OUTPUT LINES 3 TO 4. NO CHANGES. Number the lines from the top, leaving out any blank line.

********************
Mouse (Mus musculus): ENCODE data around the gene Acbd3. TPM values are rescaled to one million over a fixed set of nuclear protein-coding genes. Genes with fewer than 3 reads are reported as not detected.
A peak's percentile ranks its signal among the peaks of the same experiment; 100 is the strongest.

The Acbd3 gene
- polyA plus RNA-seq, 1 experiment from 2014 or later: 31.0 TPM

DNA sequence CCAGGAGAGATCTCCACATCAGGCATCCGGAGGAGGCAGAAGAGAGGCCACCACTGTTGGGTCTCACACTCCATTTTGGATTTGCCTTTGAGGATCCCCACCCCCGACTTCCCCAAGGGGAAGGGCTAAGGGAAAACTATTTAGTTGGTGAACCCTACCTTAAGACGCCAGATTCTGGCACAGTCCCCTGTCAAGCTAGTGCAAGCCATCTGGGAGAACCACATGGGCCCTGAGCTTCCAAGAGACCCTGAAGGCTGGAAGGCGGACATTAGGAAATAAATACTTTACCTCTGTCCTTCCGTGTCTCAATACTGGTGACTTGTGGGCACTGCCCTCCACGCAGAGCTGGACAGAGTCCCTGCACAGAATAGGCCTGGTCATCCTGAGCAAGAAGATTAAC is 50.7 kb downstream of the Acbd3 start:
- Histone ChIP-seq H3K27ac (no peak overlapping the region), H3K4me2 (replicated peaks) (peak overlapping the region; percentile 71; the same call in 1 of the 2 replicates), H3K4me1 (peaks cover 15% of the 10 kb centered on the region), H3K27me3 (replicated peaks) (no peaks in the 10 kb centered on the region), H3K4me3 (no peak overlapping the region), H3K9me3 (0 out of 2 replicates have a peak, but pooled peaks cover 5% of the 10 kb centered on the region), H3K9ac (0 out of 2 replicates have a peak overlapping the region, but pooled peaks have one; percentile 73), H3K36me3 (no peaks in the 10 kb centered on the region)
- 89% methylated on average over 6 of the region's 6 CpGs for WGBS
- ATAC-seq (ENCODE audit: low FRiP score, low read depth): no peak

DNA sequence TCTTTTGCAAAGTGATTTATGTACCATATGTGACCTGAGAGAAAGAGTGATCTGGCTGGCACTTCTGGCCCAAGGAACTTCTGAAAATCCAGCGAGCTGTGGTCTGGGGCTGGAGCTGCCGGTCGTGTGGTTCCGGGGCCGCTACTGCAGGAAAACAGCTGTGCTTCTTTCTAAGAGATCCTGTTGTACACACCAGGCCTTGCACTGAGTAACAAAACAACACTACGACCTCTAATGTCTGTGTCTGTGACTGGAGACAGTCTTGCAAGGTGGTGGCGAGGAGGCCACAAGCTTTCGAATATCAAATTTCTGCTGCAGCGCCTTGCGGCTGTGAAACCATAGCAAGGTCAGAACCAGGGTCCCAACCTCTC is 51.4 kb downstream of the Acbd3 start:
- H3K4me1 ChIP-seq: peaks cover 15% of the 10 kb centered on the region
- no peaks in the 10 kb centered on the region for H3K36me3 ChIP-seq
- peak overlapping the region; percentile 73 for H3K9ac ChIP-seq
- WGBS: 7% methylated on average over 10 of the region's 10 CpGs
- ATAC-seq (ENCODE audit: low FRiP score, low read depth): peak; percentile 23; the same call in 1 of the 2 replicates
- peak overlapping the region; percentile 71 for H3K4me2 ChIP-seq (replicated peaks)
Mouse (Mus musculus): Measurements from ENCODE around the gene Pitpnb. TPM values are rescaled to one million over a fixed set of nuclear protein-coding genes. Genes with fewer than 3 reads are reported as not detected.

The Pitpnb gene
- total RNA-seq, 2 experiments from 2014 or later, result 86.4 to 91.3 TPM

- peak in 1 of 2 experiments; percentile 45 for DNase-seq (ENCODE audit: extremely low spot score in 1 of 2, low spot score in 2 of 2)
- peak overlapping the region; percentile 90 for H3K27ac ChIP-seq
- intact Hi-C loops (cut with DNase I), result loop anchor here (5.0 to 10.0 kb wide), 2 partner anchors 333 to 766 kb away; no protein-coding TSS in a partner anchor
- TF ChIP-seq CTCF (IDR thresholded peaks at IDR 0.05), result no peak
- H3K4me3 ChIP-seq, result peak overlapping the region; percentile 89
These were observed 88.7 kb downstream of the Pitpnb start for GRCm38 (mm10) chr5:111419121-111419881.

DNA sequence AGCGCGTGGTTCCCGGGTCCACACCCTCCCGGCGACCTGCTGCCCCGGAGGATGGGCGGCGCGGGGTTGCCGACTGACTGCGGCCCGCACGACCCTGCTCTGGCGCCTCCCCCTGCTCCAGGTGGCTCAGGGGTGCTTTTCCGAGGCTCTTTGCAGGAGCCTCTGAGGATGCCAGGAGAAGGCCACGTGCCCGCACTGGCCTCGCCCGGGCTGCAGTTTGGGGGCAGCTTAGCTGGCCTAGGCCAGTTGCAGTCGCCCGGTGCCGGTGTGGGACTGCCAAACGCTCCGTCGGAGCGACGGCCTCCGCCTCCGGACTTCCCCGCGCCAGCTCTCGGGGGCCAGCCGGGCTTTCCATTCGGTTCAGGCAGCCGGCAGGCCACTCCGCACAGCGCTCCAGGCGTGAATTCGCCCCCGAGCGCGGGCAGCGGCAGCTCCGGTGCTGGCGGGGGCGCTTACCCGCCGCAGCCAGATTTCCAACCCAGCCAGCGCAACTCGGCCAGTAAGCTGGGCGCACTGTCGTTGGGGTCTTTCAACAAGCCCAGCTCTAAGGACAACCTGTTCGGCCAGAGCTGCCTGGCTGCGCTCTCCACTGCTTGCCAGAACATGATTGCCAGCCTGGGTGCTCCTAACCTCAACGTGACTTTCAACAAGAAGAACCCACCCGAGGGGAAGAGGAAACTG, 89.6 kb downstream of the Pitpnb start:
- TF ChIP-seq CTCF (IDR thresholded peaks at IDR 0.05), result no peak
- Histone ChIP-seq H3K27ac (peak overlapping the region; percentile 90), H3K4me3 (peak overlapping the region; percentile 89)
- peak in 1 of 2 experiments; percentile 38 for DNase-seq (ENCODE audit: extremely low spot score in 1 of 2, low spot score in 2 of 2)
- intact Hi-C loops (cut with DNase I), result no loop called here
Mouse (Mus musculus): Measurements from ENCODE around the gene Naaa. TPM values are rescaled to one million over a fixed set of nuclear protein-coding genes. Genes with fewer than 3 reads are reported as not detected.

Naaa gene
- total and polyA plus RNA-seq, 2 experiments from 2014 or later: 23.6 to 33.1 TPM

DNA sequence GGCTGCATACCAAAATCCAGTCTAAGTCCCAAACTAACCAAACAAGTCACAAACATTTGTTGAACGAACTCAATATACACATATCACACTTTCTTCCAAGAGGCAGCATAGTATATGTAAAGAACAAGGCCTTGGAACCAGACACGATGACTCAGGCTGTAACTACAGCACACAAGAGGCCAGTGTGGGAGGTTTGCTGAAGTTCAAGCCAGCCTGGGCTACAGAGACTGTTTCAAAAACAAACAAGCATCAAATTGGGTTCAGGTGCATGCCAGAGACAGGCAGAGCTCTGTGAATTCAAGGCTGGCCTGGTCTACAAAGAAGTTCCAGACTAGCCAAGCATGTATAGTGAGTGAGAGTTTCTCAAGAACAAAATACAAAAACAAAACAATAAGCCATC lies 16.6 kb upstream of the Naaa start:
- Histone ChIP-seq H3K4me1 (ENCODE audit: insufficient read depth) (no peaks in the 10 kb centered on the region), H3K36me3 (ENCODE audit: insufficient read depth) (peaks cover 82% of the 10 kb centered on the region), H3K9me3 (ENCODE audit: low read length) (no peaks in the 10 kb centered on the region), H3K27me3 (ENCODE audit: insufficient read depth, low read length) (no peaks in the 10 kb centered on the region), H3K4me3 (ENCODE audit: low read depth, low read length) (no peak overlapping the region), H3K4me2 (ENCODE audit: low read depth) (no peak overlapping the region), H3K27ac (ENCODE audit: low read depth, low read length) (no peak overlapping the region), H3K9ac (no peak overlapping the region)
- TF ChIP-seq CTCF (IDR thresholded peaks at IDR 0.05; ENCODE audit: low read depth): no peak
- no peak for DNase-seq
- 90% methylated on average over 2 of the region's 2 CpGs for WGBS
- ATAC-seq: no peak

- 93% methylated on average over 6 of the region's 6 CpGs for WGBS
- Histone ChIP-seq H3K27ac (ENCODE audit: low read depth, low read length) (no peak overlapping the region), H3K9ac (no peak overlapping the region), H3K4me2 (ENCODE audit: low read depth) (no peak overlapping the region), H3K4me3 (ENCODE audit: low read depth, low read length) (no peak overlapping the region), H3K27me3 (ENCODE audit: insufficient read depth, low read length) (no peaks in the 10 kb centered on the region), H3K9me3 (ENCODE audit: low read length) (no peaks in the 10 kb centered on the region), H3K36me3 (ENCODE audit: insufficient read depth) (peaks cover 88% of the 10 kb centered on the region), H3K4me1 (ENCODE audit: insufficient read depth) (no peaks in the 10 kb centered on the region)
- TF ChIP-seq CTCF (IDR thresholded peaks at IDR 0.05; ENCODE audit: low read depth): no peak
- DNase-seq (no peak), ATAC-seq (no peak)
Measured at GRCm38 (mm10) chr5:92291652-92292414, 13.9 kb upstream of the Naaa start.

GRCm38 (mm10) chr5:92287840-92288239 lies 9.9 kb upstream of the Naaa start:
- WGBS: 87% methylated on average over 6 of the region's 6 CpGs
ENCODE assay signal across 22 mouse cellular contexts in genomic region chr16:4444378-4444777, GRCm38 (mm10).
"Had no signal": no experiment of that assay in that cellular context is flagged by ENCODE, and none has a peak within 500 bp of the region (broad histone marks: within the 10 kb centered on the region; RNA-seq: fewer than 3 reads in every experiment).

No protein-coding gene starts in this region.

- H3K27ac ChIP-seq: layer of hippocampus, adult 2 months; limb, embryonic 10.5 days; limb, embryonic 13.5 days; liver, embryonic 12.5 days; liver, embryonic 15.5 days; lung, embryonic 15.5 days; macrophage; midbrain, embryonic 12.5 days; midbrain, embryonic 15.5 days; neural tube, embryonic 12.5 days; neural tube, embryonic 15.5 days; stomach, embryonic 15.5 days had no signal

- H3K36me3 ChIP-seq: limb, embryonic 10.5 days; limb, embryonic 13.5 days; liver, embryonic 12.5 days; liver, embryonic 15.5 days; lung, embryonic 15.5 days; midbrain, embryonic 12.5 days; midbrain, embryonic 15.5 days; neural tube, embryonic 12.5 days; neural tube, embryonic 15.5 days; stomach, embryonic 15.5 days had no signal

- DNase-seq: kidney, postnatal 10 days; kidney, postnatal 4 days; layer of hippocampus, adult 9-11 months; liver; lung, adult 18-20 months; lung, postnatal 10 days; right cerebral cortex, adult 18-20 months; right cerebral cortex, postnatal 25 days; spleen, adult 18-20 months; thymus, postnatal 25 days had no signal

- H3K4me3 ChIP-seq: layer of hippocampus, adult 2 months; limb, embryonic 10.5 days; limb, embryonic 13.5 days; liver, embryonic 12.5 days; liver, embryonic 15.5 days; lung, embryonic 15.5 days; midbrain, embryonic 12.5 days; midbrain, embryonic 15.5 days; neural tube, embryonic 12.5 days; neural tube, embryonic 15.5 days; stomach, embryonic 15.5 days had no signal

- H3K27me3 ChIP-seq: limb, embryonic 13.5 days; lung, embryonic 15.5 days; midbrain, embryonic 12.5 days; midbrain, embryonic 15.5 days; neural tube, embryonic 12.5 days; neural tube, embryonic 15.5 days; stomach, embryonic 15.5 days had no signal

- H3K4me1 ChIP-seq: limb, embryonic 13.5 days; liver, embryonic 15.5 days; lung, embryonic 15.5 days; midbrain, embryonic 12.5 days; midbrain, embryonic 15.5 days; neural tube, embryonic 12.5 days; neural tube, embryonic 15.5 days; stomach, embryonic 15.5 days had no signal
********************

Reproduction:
The Acbd3 gene
- polyA plus RNA-seq, 1 experiment from 2014 or later: 31.0 TPM